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THE LAMAR REGISTER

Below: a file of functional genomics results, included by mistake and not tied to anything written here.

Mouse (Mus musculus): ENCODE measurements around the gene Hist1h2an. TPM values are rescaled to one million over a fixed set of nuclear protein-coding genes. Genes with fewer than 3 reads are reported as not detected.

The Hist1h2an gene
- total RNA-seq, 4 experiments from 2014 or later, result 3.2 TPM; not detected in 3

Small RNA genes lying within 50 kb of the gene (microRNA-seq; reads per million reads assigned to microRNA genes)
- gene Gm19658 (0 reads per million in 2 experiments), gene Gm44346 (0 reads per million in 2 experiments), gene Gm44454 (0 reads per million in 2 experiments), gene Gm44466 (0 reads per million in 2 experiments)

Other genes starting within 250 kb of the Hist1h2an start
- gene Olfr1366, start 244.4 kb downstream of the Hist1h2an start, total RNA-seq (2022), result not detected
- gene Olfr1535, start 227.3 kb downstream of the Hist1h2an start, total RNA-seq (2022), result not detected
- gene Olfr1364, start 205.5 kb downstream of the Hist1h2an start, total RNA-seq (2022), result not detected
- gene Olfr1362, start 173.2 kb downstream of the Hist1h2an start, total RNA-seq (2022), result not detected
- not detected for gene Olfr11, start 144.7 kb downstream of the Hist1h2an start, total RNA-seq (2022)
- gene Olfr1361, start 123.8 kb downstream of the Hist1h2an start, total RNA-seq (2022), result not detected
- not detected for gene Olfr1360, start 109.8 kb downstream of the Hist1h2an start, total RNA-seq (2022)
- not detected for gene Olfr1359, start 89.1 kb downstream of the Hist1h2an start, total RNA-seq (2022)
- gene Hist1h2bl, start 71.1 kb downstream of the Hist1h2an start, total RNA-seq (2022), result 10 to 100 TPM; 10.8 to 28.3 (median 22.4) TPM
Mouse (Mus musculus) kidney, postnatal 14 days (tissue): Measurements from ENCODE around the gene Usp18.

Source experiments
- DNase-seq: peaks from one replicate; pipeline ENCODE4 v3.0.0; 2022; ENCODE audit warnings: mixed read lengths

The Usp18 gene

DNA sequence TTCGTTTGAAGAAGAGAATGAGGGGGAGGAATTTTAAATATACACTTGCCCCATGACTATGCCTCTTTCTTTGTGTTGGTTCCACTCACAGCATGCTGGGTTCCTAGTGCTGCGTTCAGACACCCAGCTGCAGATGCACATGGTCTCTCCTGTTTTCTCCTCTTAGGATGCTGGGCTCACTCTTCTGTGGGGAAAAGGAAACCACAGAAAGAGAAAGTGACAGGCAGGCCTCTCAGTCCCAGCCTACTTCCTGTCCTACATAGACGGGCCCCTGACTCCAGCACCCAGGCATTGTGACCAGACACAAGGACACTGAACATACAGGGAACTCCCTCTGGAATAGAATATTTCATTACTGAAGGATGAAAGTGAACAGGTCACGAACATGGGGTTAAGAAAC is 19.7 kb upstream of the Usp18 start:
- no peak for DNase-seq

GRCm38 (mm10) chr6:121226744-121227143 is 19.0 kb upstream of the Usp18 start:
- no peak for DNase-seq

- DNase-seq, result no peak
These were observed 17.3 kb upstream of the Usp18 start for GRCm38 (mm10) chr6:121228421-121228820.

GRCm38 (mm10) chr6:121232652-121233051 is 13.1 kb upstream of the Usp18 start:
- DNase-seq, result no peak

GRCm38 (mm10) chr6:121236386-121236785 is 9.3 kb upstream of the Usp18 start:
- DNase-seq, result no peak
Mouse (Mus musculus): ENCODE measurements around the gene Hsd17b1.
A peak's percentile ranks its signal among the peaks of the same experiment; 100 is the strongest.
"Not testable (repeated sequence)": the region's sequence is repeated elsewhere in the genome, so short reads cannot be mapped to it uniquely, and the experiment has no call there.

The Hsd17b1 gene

hnt#r<«i at the PoHtolllco in Umtr < 010 Mwnn'i-eliiM mail matter Publuhed Weekly by OXO. 38. 3CSRBZLL Editor and Proprietor Sabeeription Katee: On* Year $1.50 Three Monttia....4oc Bit Mouths 7$ SiiMllo Copy 5o Wednesday, January 3, 1906 We hope oar subscribers will not forget that the New Year’s seaHon is a good time to pay np their sub scription and start over again. We hare received just fourteen New Year'e editions of daily papers each aooompanied with a request for a marked oopy of onr comments on the same. They are all poorer than common, whioh is saying a good deal. This notioe will hare to do for the fourteen. When Perry Belmont first started his movement for purity in politics there were some, who on account of several shady business dealings and his stealing another man’s wife, had eome misgivings in regard to his sincerity, but all this is changed sinoe Angel Arohie Stevenson has been appointed Colorado's member of the committee. No other thought ever entered Stevey’s manly bosom than that political suoeess could only be obtained through the purest methods —besides several years ago the Tramway discharged him as handler of its corruption fund. Lamar and Prowers county start the new year with brilliant prospects for another suooessful and prosper ous season. The railroad building proposed for theoonnty this year and the doubling of the oapaoity of the Lamar sugar factory will make another reoord breaking year for the employment of labor and distribute several hundred thousand dollars in the oounty. The farmers have had suoh a fine run of water this fall and winter and the ground is in suoh splendid condition that there is every prospect of another bumper crop seaaon. Who Can Beat Them. Big figures are those that go to tell of the production of the several industries of Colorado in the year that slipped off the oalendar at mid night. But there ia more behind them than they themselves suggest in a cursory perusal. The metals total up over forty-two millions, the sugar beets give over seven, the live stock interests have sold off more than fifteen million dollars worth of produots, the farms and orchards with the dairies and kindred branch es something like forty eight, the ooal mines about nine, the steel and other manufactories all of seventy five; until over two hundred million dollars worth of the products of earth have bees produced by the state in one year and added to the wealth of the world or its susten ance. It is a big business the state has done, viewed from any standpoint, and the fact must not be overlooked that in it is the aooomplishment of but 600,000 people. It is the work of lees than 200,090 men. Let the out sider oonsider this faot along with the figures of produots and see if he does not reach the conclusion that it was the work of 200,000 pretty good menl Can the world beat the record? Is there another spot on earth that can measure man to man and dollar of production with dollar and come anywhere near it? There is not. If there is another country that can re spond so well to the effort of each in dividual, can produce as oiuoh, man to man, it has been carefully keep ing in the background. If there is another where every man's work brings so large a response of made dollars it has not been found. We will back both man and country against the world.—Ex. The Sugar Crop. Stupendous scarcely expresses the figures of the world’s sugar crop. The compilation of annual statistics is on and from the records it is shown that in the dosing year th»re has been produced 12,723,000 tons. Of ibis a little more than half was beet sugar, of whioh the United States produced only 265,000 tons against the 9,550,000 tons of the rest of the world. There are several surprising things to be learned from the analysis of the crop. The Philippines, of the danger of whose sugar flooding this country much has been heard of latet produced but 110,000 tons, less than one per cent of the world's crop and but little more than the date of Colorado. Germany is credited with 2,175,000 tons of beet sugar, more than a third of that of all the world and about one-fifth of the entire production. Colorado, with its 92,500 tons, has produced about one third of the beet sugar of the United States. Important as has the sugar indus try become in this state, rapid as has been its growth in the few years that have elapsed since the erection of the fijst faotory, it is worth remembering that it is but a small fraction of the world’s sugar farm. The entire ir rigated section of the slate if planted in beets would still be little more shan a garden patch in the planta tion. The splendid record of the dosing year has not made the least impression on the world’s statistics, being less than oue per cent of the whole. Ten times the acreage of the year could be put in beets, there could be 120 factories running in the state before the Colorado output would begin to figure in the world’s sugar businoss. Ten times the present acreage in sugar beets, ten times the present number of factories, are both quite possible. It would not be particu larly surprising to find this condi tion in the state some years henoe. It would make this the richest state per capita in the Union. It is a business that has proved highly profitable for all who have part in it. The farmer, the manufacturer, the investor in lands and factories, all are being enriched and there seems no real cause for fear that the con ditions that make this possible will be chauged to any considerable ex tent foi years to come. It entails much labor and gives remunerative employment to thousands. In near ness to consuming market the local fields enjoy an advantage that can not well be overcome by outsiders as long as no serious disturbance of the tariff is permitted. It is obvious that every acre of land under water in the state oould be profitably put into beets as fast as factories oould be built and labor to tend the crop secured. This would drive the alfalfa grower, the wheat and oatH men onto the un watered tracts. The advance in farming methods promised through the study of the Campbell idea is fast preparing the non-irrigable areas to take the place of the irri gated in growing such crops, leav ing the artificially watered sections to the beet. This possible progres sion opens a great future to the state rad promises that in a few years its agricultural interests will begin to rate in hundreds of millions instead of a half hundred, as now.— Denver Republican. Good Investment. The Colorado Railway Signal Co. wish to again oall yout attention to rhe faot that they have the most complete and only practicnl signal device for the protection of human life ever designed for the purpose. That the railroads have no money invested in any devioe of this kind henoe would not have to tear out something already installed in order to install this. That the cost of in stallation of this will be very small. That the cost of maiutainanoe is al most nothing. That the heads of some of the most prominent Western roads have declared this to be the first and only practical machine they have ever seeu for the purpose. Every one knows there are tens of thuusanis of places where such de vices are needed. With these facts before you does it not seem reason able that this oompany will be able to pay large dividends on a capitali zation of $50,000. If you are pros perous you are apt to be happy. Make the New Year of 1906 happy aud prosperous by a subscription to the capital stock in suoh amount as as you may desire. The Colo. Ry. Sio. Co. Lamar, Colo. Christmas Charity In Politics. While taking his Christmas hom ing in Brownsville, Tenn., Gov. Folk has declined to discuss democratic party politics with an interviewer. Such a course of action is clearly in accord with the Christmas spirit It is impossible for any man to discuss democratic party politios and pro mote peace on earth and good will to man. The governor oould not of fend the republicans, no matter what he might say. With the country in its present prosperous condition un der their administration and with the people evidently understanding what it is tbat doesn’t hunt them, togeth er with the democrats hunting as many caves of Adullam as there are cracks and fissures in their common ground, republicans are altogether good humored toward the opposi tion. There is nothing a Democrat can say whioh will not get a laugh from U 9, if be says it in the right way, and it iB hard to see how he could strike the wrong note, Wheth er he denounce us in the inflamma tory speech of rage, or admonish the country to beware of us in a deep toned knell of solemnity, the effect, under existing conditions, is sure to be the same. We would have to laugh. Even Gov. Folk, who has been accused of inability to see the point of a joke, and whom nobody has ever suspected of witty discourse, could hardly have failed of raising a laugh if he had availed himself of his Brownsville oppor tunity and laid on to the republican party with a right good will. The governor is too good a politician not to see and understand this. It was not the republicans he had in mind when he thought of the social obli gations of the season. The only in ference left is that it must have been the democrats he spared. The act was one of a generous magnanimity well befiitting the Christmas time. No statesman of the present day, however expert, can throw at hazard, or in any direction, into the thick gloom surrounding democratic party politios, and not hear an answering yelp or growl. Something, or somebody, be will surely hit. If that gloom oould be cut with a knife, the multitude of knives now out and in the hands of their owners would dispel it, but it has come to stiyr, and defies every effort to move it. A Missourian or Missourians, oounting in democratic obronology, is already at knivee’ points with John Sharp Williams, who is by oourtesy called leader of the democrats in the house of the con gress. The irony in the title has been shown by Mr. Hearst of New York, Mr. Shackleford of Missouri, Mr. Lamar of Florida and others so plainly that the fiction of a minority leadership by Mr. Williams in un derstood as meaning only that more of the minority will follow him than would follow anybody else. The fact that Mr. Williams can oommand a larger personal following than any other democrat in the house fixes the present status of the democratic party so clearly that there is not oc casion for the throwing of brioks, for the breaking of heads and Christ mas traditions. Besides, although a Missouri democrat, and the one rep resenting the district in which the governor now lives, is in the reyolt against the Williams brand of states manship, the governor doubtless has excellent democratic reasons for holding fast to the Christian charity of silence this Christmas season. — Globe-Democrat. Your Children's Eves should be examined preparatory to their school work. W. F. Noyes, M. D., Eye, Ear, Nose and Throat. Office in State Bank Block. The really busy man always has more time than the man who only thinks he is busy. There is always hope for a man so long as he can look at things with the eyes of a child. The man who has only flowers In the garden of his life does not need to build a wall about It. When God hangs his promises on the wall of the heart the devil’s pic tures have no attraction for the eye. —Young Folks. THINGS TO ELIMINATE. That candy-eating habit, girls—does It do you any good . One branch of knowledge concen trated upon amounts to more In the long run. These fads of music, or art, or short fits of study—are they of any real use or benefit? That way of spending money on every little trifle that we fancy—is It of real use or benefit? That tobacco habit, boys, or the oc casional “treating” or “being treated” Those people whom we go to see and also entertain, yet really care nothing for—ls this society of any real use or benefit? Better one good friend of nature, stimulating, congenial, and sympathet ic, saith the prophet, than a host of society friends of the wreathed smile, the nod and beck which conceal the sneer.—Philadelphia Bulletin. REFLECTIONS OF A BACHELOR. A girl has a very warm way of being cold to a man she likes. A woman thinks she la a man’s su perior because he takes oil his hat to her. People in a flirtation are moderately safe until they agree with each other to be good about It. A nice thing about getting licked Is you know how the other fellow would feel If It had happened to him. When a girl weeps she thinks she gets a light on her lashes that shines ■fee a rainbow; what she gets is a red a^aa —New York Press. BAYS THE BACHELOR GIRL. The most salient feature In the en vironment of every one of us Is the way we get our living. That’s the only objectionable thing about a bed bug. Heredity, home influence, early training—all put together have not so much to do with making us as the way we get our living If we do not get our living at all, but Inherit It or have an income giv en us by someone else, tbat makes a very distinct type of man. Each em ployment stamps another type. Individuals may vary within the type, but no two mechanics will vary as much as a mechanic and a doctor, for Instance. The fact that the vast majority of men receive rewards proportioned to their efforts and abilities, and that the vast majority of women do not. Is the fundamental cause of the intellectual, moral and temperamental differences In the sexes. No woman In domestic life gets what she earns. If her husband or father is a moneymaker, she has money whether she does anything for it or not If he can’t make money, she may work like a slave for board and clothes. Nothing but the fact their In come is affected by the laws of finance, economics and government has ever made men reason about these things. Women don’t reason about these things in general, because their whole relation to the laws that govern civili zation is indirect. Their immediate economic environ ment is the man who gets a living for them. All the rest is remote. Put men and women under the same economic conditions and they reason In the same way.—Minnie J. Reynolds In New York Times. GUSSES AT LIFE’S PROBLEMS. To many a man age brings golf in stead of wisdom. Most people don’t know what they think until somebody tells them. "There Is no place like home.” But no one would be satisfied with any body else’s. Men who best understand modern Inventions are doing the most to rem edy their defects. Most of the people who admire In galls' poem wouldn’t know Oppor tunity If they should see her. If we only could get along without eating, or sleeping, or clothing, what a lot of money we would save. Sometimes It la wrong to do to oth ers as you would have them do to you. Every one hasn't the same tastes. Sometimes when a man does things without being told he gets his pay raised and sometimes he loses his job. Statistics obtained by personal in quiry of tramps show that none was ever to blame for his present condi tion. Many a man has made a fortune out of an Invention that somebody else thought of, but neglected to see its possibilities. The man who makes the most fuss about having been sold a gold brick is the man who is most anxious to sell it to somebody else.—Chicago Tribune. A BUDGET OF MAXIMS. Rather than say nothing, men are content to speak 111 of themselves. A proud man can never be a loser; no, not even when he renounces his pride. It is much less for a man's honor to distrust his friends than to be de ceived by them. Few people have the wisdom to like reproofs that would do them good better than praises that do them hurt. It Is with true love as with ghosts and apparitions, a thing that every body talks of and scarce anybody hath seen. The most disinterested love Ib. after all. but a kind of bargain in which the dear love of our own selves always proposes to be the gainer some way or other. —Rochefoucauld. WISE REFLECTIONS. Diplomacy is being awfully sur prised when you get a plum that you have been scheming very hard for. A woman always wonders what her husband has been doing when he gives her a lot of money to buy presents with. When an old maid bumps her head against the door in the dark she never has to worry over the way people will wonder If her husband did 1L It’s vary aggravating the way some people have of telling a girl how they were going to send her a box of candy If they had not been called ost of town at the critical moment One Woman’s Wisdom. Green—"l don’t see how Slyker’s wife manages to get along with him.” Brown—" Why not?” Green—" He’s such a slippery chap.” Brown —”Oh, she walks over him iwugh-shod.” Different. "Did yon say he was one of the luminaries of the legal profession?" . -No. I didn’t say he was a luml uary. I said he was one of the light ■patlUea." Home Merchant VS. Catalogue Houses Join us in starting the New Year right. Read our 1906 plan Why send your money out of town? Why buy your goods out of town? Why not patronize your home merchant and help him to grow as you would help the large concerns in the cities; that is the secret; volume of business and not percentage of profit LISTEN! Wo li/ill Hn fhic Buy f rom us in the quantity you must from these large concerns and TTC will UU HUS we will guarantee to sell you just as reasonable as they do, FOR CASH Bring in your latest price lists and we will prove our assertion YOU will save money thereby; WE will make money tnereby Yours for a Trial Order S FRANZ BROS 60LB DISTRIBUTORS Wedding Breakfast Coffee McClure’s Bread Meadow Gold Butter Knockers Are Our Boosters It will pay you to borrow money to do business with us this year. You will make the interest several times over UNION HOTQ BJUiBBtiSHOP jftHN hckinley, Pn* Room noxt Telephone Exchange Everything new and clean. Give as a call if yon want a first-class shave or hair-oat Lamar, Colo., Dec. 10, 1005. Christmas and New Year Holiday rates for the general publis—rates in Colorado, one fare for round trip. Other states one fare and a third for round trip. Dates of sale Colorado, Dec, 23, 24, 25, 30, 31 and Jan. 1. Tickets may also be sold to Denver only Deo. 26th. Final retarn limit Jan. 2nd. Other states Except Col orado dates; sale Dec. 22,23, 24, 25, 30, 31 and Jan, Ist Final-retarn limit Jan. 4th. G. J. Garvin, Agt. LOST—About two weeks ago a pair of gold rimmed spectacles. Probably in west part of town. Finder will be suit ably rewarded by returning same to Mrs. Isaac DeWitt. We have just recieved another car load of Furniture and have a fine assort ment to select from. Goods are right and prices are right. Come and see for yourself. Davis 3c Davis. $20,000 just received for farm loans. No delays. L. Wirt Markham. For Sale or Trade— A good second hand, two-seated open buggy. Will sell cheap or trade for a good cow. R. F. D. No. 2. B. F. Cooper, NOTICE FOR PUBLICATION. U. S. Land Offioe, Lamar. Colo., I Dec. 20, 1905. f KTotice is hereby given that the following-nam e<l settler has tiled notice of her intention to make tiual proof in support of her claim, and that said proof will be made before the Regis ter and Receiver at Lamar. Colorado, oa Thurs day January 25. 1906. vim Ida M. Neff, formerly Ida mTScott. H. E. No. 0010. for the so* sec 15. twp 23. S. rng 47 W..«th P. M. She names the following witnesses to prove her continuous residence upon and cultivation of said land, vis: J. K. Doughty, John Hogan. Hubert Apple gate. Charlie Scott all of Lamar, Colo. d20j24 John A. Williams, Register. NOTICE OF PUBLICATION. Unitbd States Land Office. J Lamar. Colo., Dec. 10. 1905. ) Notice is hereby given that the foliowing-nam ed settler has tiled notice of his intenUon to make tinal proof in support of his claim, and that said proof will be made before the Register au<l Receiver, at Lamar, Colorado, on Wed nesday. January 31, 1900, via: James P. Wagner H. E. No, 4880. for the NE M Bec. 26, T. 21. s. R. 47 w. 6th p. m. He names the following witnesses to prove his continuous residence upon and cultivation of said land, vis: Albert J. Peed, George Seiffert. E. R. Hobbs, and Paul Idler, all of Lamar, Colorado. d20j24 John A. Williams, Register. NOTICE FOR PUBLICATION. U. S. Land Office Lamab. Colo. 1 Dec. 19. 1905, S Notice is hereby given that tbe following named settler has filed notice of his in tention to make final proof in support of his claim, and that said proof will be made before the Register and Receiver, at Lamar. Colorado, on Wednesday January 25. 1900. vis: Jason A. Cook. H. E. No. 4984, for the s. w. 4 s. w. V Sec. 28; w. 4n.w.4.A s. e. Hn. w. X. Sec. S ,t. 21 s. r. 4a w. 6th p. m. He names the following witnesses to prove his continuous residence upon and cultivation of said laud, viz. Charles Ludlow and F. C. Hastings, of Lamar, Colo., Eva DeLee Ferguson and J. L. Cook, of Prowers, Colo. John A. Williams. Register War burs THE FAIR Queensware Tinware, Qraniteware $ Glassware SILVER BROS. GROCERIES BAST SIDE MAIN ST. 'PHONB NO. 53 RED All persons having iurs of any kind for sale will please bring same to McLean’s livery barn on the 20th of each month C. BTARR ID. EL COOPER Real Estate, Loan 0* Insurance Agen. ** Hardware, Furniture, Tinware, Harness, etc. We carry the largest stock in oar line ever carried in eastern Colorado and can sell to yon at lowest prioee ever known in the Arkansas valley. THE UMAR HARDWARE CO. W. F. NOYES, M. D. Practice Limited Medical and Surgical to the Diseases of the EYE, EAR, HOSE and THROAT OFFICE IN STATE BANK BLK., LAMAR The matter of having glasses fitted to the eyes is surely an im- > ponant one, and should be attended to by an oculist (a physician who makes a specialty of diseases of the eye). Would you not like to receive the benefit of fourteen years’experience as a specialists During this time over io.ooo patients were fitted with glasses. Charges moderate. Hours: 9t012 a. m.; 2to4p. m. Sunday, 9 to 10:30 a. m. tor those who cannot come on other days.